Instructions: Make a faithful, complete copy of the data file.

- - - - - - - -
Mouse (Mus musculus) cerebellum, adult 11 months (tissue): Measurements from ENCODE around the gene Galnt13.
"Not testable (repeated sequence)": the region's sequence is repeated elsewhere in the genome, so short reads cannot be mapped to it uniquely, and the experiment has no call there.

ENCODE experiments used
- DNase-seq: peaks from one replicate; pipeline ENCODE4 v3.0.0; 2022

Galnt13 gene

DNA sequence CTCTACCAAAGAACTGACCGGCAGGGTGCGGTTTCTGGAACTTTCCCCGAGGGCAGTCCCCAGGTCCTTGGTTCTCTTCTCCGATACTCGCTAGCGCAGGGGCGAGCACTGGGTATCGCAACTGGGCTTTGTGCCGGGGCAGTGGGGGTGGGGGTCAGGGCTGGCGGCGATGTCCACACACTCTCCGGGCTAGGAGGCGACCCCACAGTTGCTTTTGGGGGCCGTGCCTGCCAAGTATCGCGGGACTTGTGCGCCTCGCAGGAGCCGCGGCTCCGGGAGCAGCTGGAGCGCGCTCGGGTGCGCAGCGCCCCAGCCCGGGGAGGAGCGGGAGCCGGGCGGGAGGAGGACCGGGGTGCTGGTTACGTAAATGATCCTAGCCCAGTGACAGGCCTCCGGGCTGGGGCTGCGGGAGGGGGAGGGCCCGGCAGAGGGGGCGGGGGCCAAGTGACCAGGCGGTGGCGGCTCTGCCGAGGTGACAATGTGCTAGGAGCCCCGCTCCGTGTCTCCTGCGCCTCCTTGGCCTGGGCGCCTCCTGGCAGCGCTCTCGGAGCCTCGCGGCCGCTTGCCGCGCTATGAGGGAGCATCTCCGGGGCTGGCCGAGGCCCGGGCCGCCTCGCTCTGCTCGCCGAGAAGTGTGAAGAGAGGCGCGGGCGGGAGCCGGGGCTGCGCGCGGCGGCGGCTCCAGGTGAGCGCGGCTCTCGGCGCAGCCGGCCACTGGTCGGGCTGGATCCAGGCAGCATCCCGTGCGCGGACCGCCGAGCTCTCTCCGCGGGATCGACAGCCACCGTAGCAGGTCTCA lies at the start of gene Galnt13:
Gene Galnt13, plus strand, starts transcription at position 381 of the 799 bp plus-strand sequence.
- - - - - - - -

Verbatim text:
Mouse (Mus musculus) cerebellum, adult 11 months (tissue): Measurements from ENCODE around the gene Galnt13.
"Not testable (repeated sequence)": the region's sequence is repeated elsewhere in the genome, so short reads cannot be mapped to it uniquely, and the experiment has no call there.

ENCODE experiments used
- DNase-seq: peaks from one replicate; pipeline ENCODE4 v3.0.0; 2022

Galnt13 gene

DNA sequence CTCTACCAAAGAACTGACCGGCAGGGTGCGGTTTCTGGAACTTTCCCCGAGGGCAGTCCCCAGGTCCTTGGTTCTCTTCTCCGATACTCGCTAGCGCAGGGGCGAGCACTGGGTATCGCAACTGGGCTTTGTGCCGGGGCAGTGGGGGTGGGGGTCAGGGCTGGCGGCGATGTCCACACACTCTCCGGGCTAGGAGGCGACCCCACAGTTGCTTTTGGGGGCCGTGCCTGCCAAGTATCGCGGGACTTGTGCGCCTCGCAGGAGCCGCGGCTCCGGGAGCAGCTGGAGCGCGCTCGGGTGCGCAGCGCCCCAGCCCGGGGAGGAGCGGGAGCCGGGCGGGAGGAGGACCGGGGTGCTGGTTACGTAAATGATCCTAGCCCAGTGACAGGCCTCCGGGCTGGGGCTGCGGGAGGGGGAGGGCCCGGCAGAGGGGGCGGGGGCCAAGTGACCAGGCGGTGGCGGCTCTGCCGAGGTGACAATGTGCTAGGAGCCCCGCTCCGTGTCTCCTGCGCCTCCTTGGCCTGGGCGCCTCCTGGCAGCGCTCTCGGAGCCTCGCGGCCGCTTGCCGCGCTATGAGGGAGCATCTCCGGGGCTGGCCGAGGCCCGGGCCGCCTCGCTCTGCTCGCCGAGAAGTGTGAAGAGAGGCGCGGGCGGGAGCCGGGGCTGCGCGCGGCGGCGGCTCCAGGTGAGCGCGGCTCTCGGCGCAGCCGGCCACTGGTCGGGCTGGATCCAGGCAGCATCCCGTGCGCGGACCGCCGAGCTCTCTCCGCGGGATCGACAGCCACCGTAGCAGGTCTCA lies at the start of gene Galnt13:
Gene Galnt13, plus strand, starts transcription at position 381 of the 799 bp plus-strand sequence.